All Things Considered: August 19, 2003

Suicide Bomber Strikes Jerusalem Bus


This is ALL THINGS CONSIDERED from NPR News. I'm Melissa Block.


And I'm Robert Siegel.

In Jerusalem today at least 18 people are dead and more than a hundred wounded after a suicide bombing tore a bus apart on a busy downtown street. Several children were among those killed. Two rival Palestinian Islamist organizations, Islamic Jihad and Hamas, claimed responsibility for the attack. The political consequences were immediate. Israel froze talks on the handover of four West Bank cities to Palestinian control. NPR's Peter Kenyon is in Jerusalem.

PETER KENYON reporting:

The blast was heard in both West and East Jerusalem, and the first eyewitnesses described a gruesome scene. They said the number two bus was severely damaged and bodies and body parts were strewn across the street in a Jewish neighborhood not far from the Mea Shearim ultra-Orthodox neighborhood.

Police described it as a large bomb relatively detonated on board a double-length bus. There was another bus behind that was also damaged. Blood-soaked young children were led into waiting ambulances. Police said an unspecified number of children were among the dead, and some very young children, toddlers, were among the seriously wounded. Baby strollers were found among the wreckage.

The number of wounded rapidly escalated through the evening. It's possible the death toll will rise higher. Some of these injuries are described as life-threatening.

SIEGEL: Peter, this number two bus, I gather, goes from the Old City and near the Western Wall actually to Mea Shearim.

KENYON: That's right. And it's a very popular route. This, of course, was well after the rush hour, but this bus was, in fact, packed. It's a route that comes from the Old City not far from the Western Wall, the Wailing Wall, and it often carries a number of the Jewish faithful. All of which raises the question: How did a Palestinian bomber get on board this particular bus? There is one report from Israeli television quoting police, saying they're exploring the theory that the bomber may have been disguised as a religious Jew. Such disguises have been used in the past.

Among the immediate reactions, US Secretary of State Colin Powell called the Israeli foreign minister, and he called it a terrible day for supporters of peace in the Mideast.

SIEGEL: What do people there make of these two competing claims from both Islamic Jihad and Hamas?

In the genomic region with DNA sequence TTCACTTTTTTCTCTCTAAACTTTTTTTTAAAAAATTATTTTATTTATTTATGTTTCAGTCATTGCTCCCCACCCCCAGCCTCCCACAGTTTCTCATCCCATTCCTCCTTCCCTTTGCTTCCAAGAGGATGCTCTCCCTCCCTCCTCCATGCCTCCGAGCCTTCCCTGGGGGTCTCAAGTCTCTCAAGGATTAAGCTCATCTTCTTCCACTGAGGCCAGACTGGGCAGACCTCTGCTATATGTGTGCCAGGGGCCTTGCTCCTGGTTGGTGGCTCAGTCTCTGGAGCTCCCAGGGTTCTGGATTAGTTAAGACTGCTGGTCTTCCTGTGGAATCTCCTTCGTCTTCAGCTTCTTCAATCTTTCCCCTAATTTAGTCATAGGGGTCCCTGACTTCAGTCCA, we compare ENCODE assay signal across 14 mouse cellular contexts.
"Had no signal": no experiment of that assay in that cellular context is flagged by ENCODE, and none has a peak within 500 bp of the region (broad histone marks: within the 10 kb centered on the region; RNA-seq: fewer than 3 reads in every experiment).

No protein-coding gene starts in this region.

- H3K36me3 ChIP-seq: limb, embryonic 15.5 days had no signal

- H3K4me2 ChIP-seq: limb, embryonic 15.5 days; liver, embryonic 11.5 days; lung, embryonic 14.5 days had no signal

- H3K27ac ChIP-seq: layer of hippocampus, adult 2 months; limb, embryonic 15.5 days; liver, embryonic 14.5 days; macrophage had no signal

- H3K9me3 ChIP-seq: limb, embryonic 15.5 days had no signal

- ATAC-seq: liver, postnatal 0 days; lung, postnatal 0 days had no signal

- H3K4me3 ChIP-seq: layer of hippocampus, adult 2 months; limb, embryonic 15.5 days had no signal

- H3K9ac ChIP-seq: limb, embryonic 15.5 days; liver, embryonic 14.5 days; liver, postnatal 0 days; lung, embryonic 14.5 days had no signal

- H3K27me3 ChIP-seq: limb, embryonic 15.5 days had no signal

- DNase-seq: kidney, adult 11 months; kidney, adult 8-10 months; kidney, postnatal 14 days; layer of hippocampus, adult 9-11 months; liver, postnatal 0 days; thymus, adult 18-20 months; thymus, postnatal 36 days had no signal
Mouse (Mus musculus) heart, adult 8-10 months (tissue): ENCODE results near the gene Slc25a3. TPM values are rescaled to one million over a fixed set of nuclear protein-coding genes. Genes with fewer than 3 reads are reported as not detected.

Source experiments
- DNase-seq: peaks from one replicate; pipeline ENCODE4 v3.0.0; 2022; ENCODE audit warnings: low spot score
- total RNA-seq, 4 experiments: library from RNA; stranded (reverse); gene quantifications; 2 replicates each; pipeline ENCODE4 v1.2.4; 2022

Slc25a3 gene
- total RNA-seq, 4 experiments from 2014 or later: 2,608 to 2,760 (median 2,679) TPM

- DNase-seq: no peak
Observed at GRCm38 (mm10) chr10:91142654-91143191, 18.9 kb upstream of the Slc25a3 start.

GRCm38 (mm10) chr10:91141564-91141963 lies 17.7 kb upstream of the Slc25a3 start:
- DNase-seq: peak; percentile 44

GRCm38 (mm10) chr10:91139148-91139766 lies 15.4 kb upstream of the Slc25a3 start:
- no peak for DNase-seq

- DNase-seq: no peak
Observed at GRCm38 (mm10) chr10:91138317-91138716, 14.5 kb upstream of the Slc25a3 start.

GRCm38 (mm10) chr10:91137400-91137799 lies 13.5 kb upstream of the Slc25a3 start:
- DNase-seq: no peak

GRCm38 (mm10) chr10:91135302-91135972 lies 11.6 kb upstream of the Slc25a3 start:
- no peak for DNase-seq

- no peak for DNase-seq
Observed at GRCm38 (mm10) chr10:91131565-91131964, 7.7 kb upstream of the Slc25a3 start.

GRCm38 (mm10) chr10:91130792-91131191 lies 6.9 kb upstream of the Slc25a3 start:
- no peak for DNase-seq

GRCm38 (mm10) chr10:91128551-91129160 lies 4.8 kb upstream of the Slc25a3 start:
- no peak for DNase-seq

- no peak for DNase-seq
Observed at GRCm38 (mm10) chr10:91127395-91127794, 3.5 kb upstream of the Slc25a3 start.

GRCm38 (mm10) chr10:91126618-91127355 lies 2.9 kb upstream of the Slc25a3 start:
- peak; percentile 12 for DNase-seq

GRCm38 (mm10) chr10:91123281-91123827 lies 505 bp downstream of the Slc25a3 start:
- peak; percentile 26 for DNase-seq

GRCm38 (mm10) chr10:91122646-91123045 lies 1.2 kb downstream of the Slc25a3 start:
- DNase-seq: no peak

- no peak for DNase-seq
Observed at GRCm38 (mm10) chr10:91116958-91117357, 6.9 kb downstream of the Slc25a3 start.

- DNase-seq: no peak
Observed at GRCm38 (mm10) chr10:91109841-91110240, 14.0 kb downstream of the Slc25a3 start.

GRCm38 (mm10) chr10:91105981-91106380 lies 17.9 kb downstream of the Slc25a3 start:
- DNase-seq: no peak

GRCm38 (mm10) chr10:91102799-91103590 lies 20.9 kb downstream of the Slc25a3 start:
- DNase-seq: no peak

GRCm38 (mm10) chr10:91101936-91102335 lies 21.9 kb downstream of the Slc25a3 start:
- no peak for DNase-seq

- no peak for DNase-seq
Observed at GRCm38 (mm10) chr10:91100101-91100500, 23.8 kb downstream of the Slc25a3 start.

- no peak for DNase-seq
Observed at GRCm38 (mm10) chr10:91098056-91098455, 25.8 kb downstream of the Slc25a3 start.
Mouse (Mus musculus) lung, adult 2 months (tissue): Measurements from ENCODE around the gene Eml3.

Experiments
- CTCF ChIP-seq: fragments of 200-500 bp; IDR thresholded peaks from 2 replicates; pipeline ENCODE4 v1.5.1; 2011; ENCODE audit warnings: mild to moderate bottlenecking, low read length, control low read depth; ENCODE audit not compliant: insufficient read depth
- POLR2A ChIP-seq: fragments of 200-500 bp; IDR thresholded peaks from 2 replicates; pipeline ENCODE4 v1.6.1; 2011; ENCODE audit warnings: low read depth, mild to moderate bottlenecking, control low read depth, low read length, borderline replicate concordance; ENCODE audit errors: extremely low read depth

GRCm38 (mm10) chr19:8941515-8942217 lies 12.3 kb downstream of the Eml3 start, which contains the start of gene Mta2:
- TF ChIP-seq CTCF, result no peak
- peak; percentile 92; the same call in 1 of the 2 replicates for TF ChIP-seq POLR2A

KENYON: It's difficult to say anything definitive except that Hamas has released a videotape showing a young man purported to be the bomber, a young man from Hebron. That may prove to be the stronger claim. It's impossible to tell at this hour.

Both organizations said it was revenge for the killing of members of their respective organizations by the Israeli military. Israeli officials don't accept this revenge notion. They don't like to hear comparisons between Israeli military raids and pursuit of wanted Palestinians compared with deliberate Palestinian attacks on civilians. But they say even as a retaliatory strike this bombing was hugely disproportionate, and it's hard to imagine this not having some serious consequences.

SIEGEL: Now beyond the freeze on the talks, I assume people are assessing the damage right now to progress on the road map to peace. This is not a very bright moment for that peace process.

KENYON: Not at all. And one of the issues in those talks on handing over four West Bank cities was, in fact, the issue of checkpoints outside the cities. The Palestinians wanted them removed, and the Israelis, of course, say that they're essential to try and slow the movement at least of suicide bombers such as this. Of course, there's no confirmation on what route was actually taken by the bomber today.

Beyond that, there's strong cries in the Israeli Cabinet likely to come for a powerful response, although there will also be pressure to try and keep the road map for peace alive. Israel has grown increasingly frustrated with Prime Minister Mahmoud Abbas' insistence that he can't confront the armed factions.

SIEGEL: Thank you, Peter.

NPR's Peter Kenyon on today's bus bombing in Jerusalem.

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